Vardy tackled Coleman poorly and drew plenty of derision from the Everton crowd, who were expecting a lot more goalmouth action. It came when Lukaku crossed to Barkley who made a terrible hash of his first-time volley.
Everton were clearly being harried out of their slick passing game in the final third, but worse was to come at the other end, Okasaki and Funes Mori tangling for a soft penalty that Howard almost got his hand to but Mahrez's spot-kick was too good.
But a little more determination, Deulofeu crossing to Lukaku and opportunities for Cleverly then Barkley whose shot beat Schmeichel at the second attempt but was headed off the line, straight to Lukaku who smashed it in with power to put Everton level.
Kone won another corner that Baines delivered very well, but it came off Lukaku's head with far too strong a contact. Everton looked to build again with some good passing but Schmeichel was off his line fast to punch away Cleverly's dangerous cross.
The bouncing ball was too much for Lukaku on a couple of occasions as he failed to impose himself on it, not mastering the ball in any way. At the other end, Funes Mori took the ball off Vardy's feet fro a corner that ALbrighton seemed to glance but it went over everyone in the end.
Stones was well positioned as Leicester came through the middle, denying a rare and well constructed attack from the visitors but at the other other end Kone hesitated again and another possible chance was gone.
It had not been an easy half for Everton, who had struggled for space against the close attention of the visitors, while crucially failing to create or follow through on a couple of developing opportunities.
Everton resumed proceedings, still swinging long balls forward, but not catching out the visitors, and a lovely ball to Deulofeu, he allowed it to run under his foot and out of play.
A sudden movement form Barkley and The Blues were attacking at pace, Coleman swinging in a cross to the far post that needed Schmeichel's touch to keep it out for a corner. Barkley was showing some excellent desire but the intricate passing into the Foxes box was not working today.
Deulofeu put in a piece of magic that won another corner, Baines putting this one deep and fans calling for handball but the second corner was taken short and again led to a Leicester break but Everton played their way out of it well ad Deulofeu again had a chance to run at the Foxes defence.
With a good Everton attack building, a poor pass by Cleverly saw Foxes break and Vardy drove his shot wide of Howard's left post as the tight game showed signs of opening up. Funes Mori was booked for fouling Vardy as Leicester broke and it needed a perfect interception from Baines to stop Okasaki from shooting.
Barry played a lovely forward pass to Lukaku who controlled it superbly but he was offside and the Foxes broke, Mahrez playing in Vardy; he appeared to be tripped by Howard as he tried to go around the Everton keeper, who was booked and sent the wrong way on Mahrez's second penalty.
Everton responded, Baines with a superb cross for Lukaku but too high. Well past the hour mark, and of course no sign of Mirallas to show something different as it looked like the game would go away form Everton, a chance coming from nothing for a massive third goal powered in by Okazaki as Everton stopped for a handball claim.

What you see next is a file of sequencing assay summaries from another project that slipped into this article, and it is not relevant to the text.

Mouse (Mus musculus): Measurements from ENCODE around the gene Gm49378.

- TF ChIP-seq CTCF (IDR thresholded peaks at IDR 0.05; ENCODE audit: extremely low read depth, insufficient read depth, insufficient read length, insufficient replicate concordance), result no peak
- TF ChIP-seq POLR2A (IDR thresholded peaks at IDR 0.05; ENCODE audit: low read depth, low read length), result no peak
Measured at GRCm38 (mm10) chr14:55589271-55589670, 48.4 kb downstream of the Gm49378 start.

Lukaku got behind the defence on a superb ball but on his right side and he blazed it over. Finally, far too late, Kone was replaced by Mirallas. Lennon also replaced Deulofeu but the task looked impossible. Barkley did well to force a shot but it was deflected over the bar. Baines's corner was too close to Schmeichel at the near post.
Mirallas's first corner was far too high and strong: wasted. Barkley was fouled by their big Polish defender but Lukaku welled the spot-kick high and wide. Good work by Coleman and a nice cross for Lukaku but headed behind by a defender and Baines's corner collected again by Schmeichel.
The Blues were trying everything and eventually it paid off, a tremendous drive from Mirallasto pull one back after a fantastic instinctive first-time backheeled layoff by Barkley when Lukaku's strike was blocked.
Mirallas was lucky to win a free-kick on the corner of the box into 4 mins of added time, Baines playing across to Barry, his shot blocked to Barkley whose shot didn't quite come off as Ulloa had a crazy chance for a fourth that Howard saved well with his outstretched leg. It was a crazy final few minutes but all the points went to League leaders Leicester in the end, plundering their first win at Goodison Park in 30 years, and putting another massive dent in Everton's hopes for the season.
Scorers: Lukaku (32'), Mirallas (89'); Mahrez (pen:27', pen:65'), Okasaki (69')Everton: Howard, Coleman, Stones, Funes Mori, Baines, Barry, Cleverley, Barkley, Deulofeu (74' Lennon), Kone (74' Mirallas), Lukaku.
Subs not Used: Robles, Gibson, Besic, Osman, Galloway. Leicester City: Schmeichel, Simpson, Morgan (c), Wasilewski [Y:82'], Fuchs, Mahrez (83' De Laet), KantĂ©, King, Albrighton (71' Dyer), Okazaki, Vardy (87' Ulloa).
Subs not Used: Kramarić, Benalouane, Schwarzer, Inler.
Referee: Jonathan Moss
From My Seat: Leicester (H)
We assembled in the Room of Nonsense full of Christmas cheer and good will. A festive occasion plus a sell-out crowd and it was soon heaving. There was a match on the screens but no one seemed bothered as the chat was of impending festivities, with only the team selection and the need for three points being paramount as far as football was concerned. The walk up was wet but atmospheric as each ale house we passed seemed to have its own choir and, as the junction of Spellow Lane and Goodison road was reached, there were young ladies handing out mince pies for free and NSNO were handing out their excellent printed fanzine. Their editor, Simon Paul, deserves congrats for its presentation. A little corker it is.